This is a one-stop article to better help people find information on specific fitness topics in the Military.com Fitness Center.
Since 9-11, many former military members have asked me about re-joining active units or challenging themselves to try for Special Operations positions after several years out of the military or in reserve units. This email comes from a Marine Reservist, who is taking that challenge to go active duty again AND push for Marine RECON units.
His email reads:
"I am in my late 30's and will be going to the Marine Corp Basic Recon Course (BRC) in a few months. I am pretty solid on my PT, but running and rucking is getting more difficult to improve on. Is it possible to get better at running? Do you have any plans for running USMC distances?"
First of all, anyone seeking this type of rigorous activity - especially near 40 years old - should be in excellent condition and very flexible. Your increased flexibility will be the result of a daily stretching program that will help you better recover from the daily grind of challenging workouts. Whether you are a 40-year-old military person, a law enforcement officer, or a person who likes to do marathons or triathlons, you need to start a flexibility routine. This will help you break up the lactic acid that builds in your muscles. One tip - hold each stretch you do for 4-5 deep inhales and exhales. Your inhales should be 3 or more seconds long - followed by a full exhale. This will also help you get oxygen to the muscles adding an increased effect to lactic acid release.
I do have a running plan that I have made for people seeking better performance in the 3-5 mile timed runs you will see in the USMC and other advanced military training schools. Running will get easier as long as you practice running 4-5 times a week and ruck march with 25-50 lbs on your back 1-2 times a week.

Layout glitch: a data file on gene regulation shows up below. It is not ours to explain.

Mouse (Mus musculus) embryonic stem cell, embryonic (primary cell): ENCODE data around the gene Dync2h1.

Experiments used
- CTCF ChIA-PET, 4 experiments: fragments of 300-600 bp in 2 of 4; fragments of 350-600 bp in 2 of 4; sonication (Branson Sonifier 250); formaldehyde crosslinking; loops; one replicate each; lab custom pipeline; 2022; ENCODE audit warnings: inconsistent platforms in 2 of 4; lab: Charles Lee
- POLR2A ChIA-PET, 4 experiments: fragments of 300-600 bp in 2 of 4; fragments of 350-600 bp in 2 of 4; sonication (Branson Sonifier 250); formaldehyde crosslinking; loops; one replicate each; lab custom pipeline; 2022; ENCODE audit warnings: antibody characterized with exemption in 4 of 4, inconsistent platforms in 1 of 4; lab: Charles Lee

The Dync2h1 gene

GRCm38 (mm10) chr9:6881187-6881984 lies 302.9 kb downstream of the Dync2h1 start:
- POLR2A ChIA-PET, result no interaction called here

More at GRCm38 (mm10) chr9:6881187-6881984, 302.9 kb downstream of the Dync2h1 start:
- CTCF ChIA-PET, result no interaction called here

As far as rucking, check out the "Training for Ruck Marches" article for more information.
The writer did not mention anything about your swimming in his email. At BRC you will also face several challenging water events in the testing phase. 25M underwater swim; 5 minute float; 30 minute tread with clothing; tower jumps; weapon retrieval at depths of 9-15 feet; and a 500m swim. THEN you have to do the USMC PFT of pullups, situps and a 3 mile timed run. Check out the "Passing Military Swim Tests" article also found in the Military.com Running and Cardio archive. I highly recommend swimming 4-5 times a week if you are trying out for USMC RECON, Navy SEALs, US Navy SAR Swimmer, USCG Helicopter Rescue Swimmer, and Air Force PJ's to name a few.
For those who maybe having issues with the PT portion of getting back into Active Duty training and are contemplating pushing the envelope with more specialized training, try these workouts:
Build up to be able to do at least 100 pullups in every pullup workout. Do so for three days a week - every other day - read "The PT Pyramid" article for more details.
1) Pyramid Pullups / Pushups / Situps Combo
Build up to level 10 pullups / 20 pushups / 30 situps on peak of pyramid. After you have completed the entire pyramid - that is 100 pullups, 200 pushups, 300 situps or other abs of choice.
This workout will push your pushups and situps to 300 reps each and keep your pullups between 50-100 reps.
- Repeat 10 times:
- Pullups - 5-10
- Pushups - 10
- Situps - 10
- Wide pushups - 10
- Reverse crunches - 10
- Tri pushups - 10
- Double crunches - 10
3) Max Pullups / Fewest Sets Possible
This workout is one of my favorite for building from 15 pullups to 25-30 reps. Many people get stuck at 10-15 pullups, This workout will get you over that hump. I recommend trying this workout only once a week in conjunction with the two above PT workouts during the week.
- 100 pullups
- 200 pushups
- 300 situps
Alternate from one max rep set exercise to another until you reach the above numbers...time limit on each exercise is 2:00 per set.
Thanks for all of you who are seeking military or law enforcement professions since September 11 - especially those men and women who are above the average age. Due to overwhelming response from your requests to defend your country, the military has increased its age limits to bootcamp and many special operations forces now grant age waivers. Good luck on your journey.
Special Operations Fitness Articles:
Stew Smith is a former Navy SEAL and fitness author certified as a Strength and Conditioning Specialist (CSCS) with the National Strength and Conditioning Association. If you are interested in starting a workout program to create a healthy lifestyle - check out the Military.com Fitness eBook store and the Stew Smith article archive at Military.com. To contact Stew with your comments and questions, e-mail him at firstname.lastname@example.org.
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